It’s been a while since my last Feminist Fridays post, so I thought today I’d take a crack at one of my favorite minor Bette Davis dramas—1943’s Old Acquaintance, costarring Miriam Hopkins, Gig Young, John Loder, and Dolores Moran.
Davis plays Kit Marlowe, a celebrated author who returns to her hometown to give a lecture. Waiting at the station is her best friend from childhood, Millie Drake (Hopkins), eager to show off her new husband and fancy house to her oldest friend. Millie also eagerly shares a secret—inspired by Kit’s success (and jealous of her friend’s acclaim), Millie has written a book of her own—a racy romance tailor-made for the “regular reader.” Meanwhile, Millie’s husband, Pres (Loder), immediately feels a sense of camaraderie with the down-to-earth Kit, which over the years turns into love—a love that Kit returns but does not act upon out of deference to her friendship with Millie. The two women reach differing levels of success: whereas Kit goes on to write more literary novels and a well-received Broadway play, Millie’s pulpy fiction amasses a fortune, straining both her friendship with Kit and her marriage. When Pres finally leaves the temperamental Millie after an argument, it sets off a chain of events that ultimately leaves the two childhood pals questioning the merits of their longtime friendship.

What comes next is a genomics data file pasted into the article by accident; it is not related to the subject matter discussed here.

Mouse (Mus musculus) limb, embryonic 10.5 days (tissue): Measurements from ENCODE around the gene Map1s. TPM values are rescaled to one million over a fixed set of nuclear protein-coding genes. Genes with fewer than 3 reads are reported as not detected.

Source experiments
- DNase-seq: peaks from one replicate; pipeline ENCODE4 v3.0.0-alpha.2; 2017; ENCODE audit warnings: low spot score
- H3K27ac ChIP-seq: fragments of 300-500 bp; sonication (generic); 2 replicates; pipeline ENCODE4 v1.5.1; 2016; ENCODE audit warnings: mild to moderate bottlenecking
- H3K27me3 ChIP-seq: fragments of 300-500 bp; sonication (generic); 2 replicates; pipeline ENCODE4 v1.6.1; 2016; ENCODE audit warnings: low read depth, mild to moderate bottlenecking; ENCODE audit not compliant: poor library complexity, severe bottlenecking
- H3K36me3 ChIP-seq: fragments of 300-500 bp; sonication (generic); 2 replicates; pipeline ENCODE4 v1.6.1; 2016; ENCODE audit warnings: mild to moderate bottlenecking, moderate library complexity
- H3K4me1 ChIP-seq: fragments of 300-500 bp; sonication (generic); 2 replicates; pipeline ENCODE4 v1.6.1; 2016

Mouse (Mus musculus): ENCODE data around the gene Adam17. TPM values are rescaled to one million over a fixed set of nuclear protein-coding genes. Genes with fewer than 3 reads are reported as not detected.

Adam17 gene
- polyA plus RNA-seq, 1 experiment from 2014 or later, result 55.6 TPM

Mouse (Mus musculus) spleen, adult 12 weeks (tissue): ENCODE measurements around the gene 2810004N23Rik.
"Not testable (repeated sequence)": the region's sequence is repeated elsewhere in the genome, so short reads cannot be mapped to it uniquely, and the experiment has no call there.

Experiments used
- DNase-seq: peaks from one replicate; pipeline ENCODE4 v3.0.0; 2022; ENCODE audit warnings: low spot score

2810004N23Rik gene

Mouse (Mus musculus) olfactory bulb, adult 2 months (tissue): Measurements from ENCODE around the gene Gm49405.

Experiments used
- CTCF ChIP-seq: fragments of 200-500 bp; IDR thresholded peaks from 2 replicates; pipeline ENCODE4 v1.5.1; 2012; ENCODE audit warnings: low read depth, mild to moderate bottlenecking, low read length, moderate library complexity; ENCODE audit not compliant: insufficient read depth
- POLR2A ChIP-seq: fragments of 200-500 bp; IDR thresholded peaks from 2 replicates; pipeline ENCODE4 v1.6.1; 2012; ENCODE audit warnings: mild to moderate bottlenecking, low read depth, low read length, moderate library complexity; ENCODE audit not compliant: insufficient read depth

From the start, the film asks us to choose between these two women. Who should the audience support—spiteful, hysterical Millie, or down-to-earth Kit, who takes all of Millie’s petty peccadilloes in stride? As a whole, Old Acquaintance does not paint a particularly flattering portrait of female friendship—in this scenario, one friend is a veritable doormat, the other a jealous and posturing fool, and their only connection is through the mutual experiences of a shared childhood—a tenuous thread called into question, both explicitly and implicitly, by the other characters in the film.
In many ways, the film is a perversion of the classic Madonna/whore complex, in which we are presented two sides of the prototypical female coin: the good wife and the good-time girl. But the good wife is not so good, regularly mistreating her husband, child, and purported best friend; and the good-time girl has, for all her perceived transgressions, a staunch moral code that dwarfs that of her counterpart. Those “transgressions” are only hinted at in the script (thanks to the Hays Code), but the implications are there. When Kit falls in love with a younger man, Rudd (Young)—who is ten years younger than she—Millie derisively refers to Kit’s “cradle-snatching.” When Pres returns after ten years of self-exile to forge a relationship with his and Millie’s daughter, Deirdre (Moran), and subsequently confesses his now-extinct love for Kit, Millie scathingly calls her oldest friend a home-wrecking “Jezebel” (never mind that it was Millie’s own behavior that drove Pres away, and that Kit refused to ever act upon her feelings for him). And when she tells Deirdre that Kit intends to marry Rudd (with whom Deirdre has recently fallen in love herself, unbeknownst to either Millie or Kit), Millie’s jealous cattiness knows no bounds. “Apparently Rudd is still infatuated and anxious for marriage,” she sniffs, “in spite of the ‘closeness’ of their relationship.” Hint, hint, wink, wink.